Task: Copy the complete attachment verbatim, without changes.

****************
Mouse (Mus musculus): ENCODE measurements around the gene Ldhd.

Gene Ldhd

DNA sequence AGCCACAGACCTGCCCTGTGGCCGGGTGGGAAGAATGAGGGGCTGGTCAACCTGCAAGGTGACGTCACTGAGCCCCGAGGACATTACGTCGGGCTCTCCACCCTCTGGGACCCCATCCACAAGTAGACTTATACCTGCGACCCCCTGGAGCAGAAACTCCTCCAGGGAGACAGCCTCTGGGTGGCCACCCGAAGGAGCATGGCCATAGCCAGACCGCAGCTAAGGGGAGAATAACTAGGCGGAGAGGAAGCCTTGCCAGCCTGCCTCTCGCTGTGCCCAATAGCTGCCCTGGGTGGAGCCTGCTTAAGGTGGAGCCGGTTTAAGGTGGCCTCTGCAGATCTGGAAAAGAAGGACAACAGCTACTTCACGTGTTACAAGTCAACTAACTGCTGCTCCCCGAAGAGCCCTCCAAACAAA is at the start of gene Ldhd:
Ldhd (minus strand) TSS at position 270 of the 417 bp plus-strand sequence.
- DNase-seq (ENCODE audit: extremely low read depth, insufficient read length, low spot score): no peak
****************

Mouse (Mus musculus): ENCODE measurements around the gene Ldhd.

Gene Ldhd

DNA sequence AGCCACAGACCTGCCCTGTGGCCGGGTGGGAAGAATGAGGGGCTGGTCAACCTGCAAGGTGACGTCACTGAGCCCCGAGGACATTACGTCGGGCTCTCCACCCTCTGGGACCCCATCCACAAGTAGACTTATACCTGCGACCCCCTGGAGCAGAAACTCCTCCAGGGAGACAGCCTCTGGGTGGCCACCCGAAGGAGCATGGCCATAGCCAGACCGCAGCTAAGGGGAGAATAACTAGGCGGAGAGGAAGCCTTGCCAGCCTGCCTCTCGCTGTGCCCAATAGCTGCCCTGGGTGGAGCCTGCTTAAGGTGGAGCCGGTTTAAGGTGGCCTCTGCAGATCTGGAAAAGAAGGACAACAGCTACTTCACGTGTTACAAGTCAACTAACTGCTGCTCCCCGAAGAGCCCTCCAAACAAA is at the start of gene Ldhd:
Ldhd (minus strand) TSS at position 270 of the 417 bp plus-strand sequence.
- DNase-seq (ENCODE audit: extremely low read depth, insufficient read length, low spot score): no peak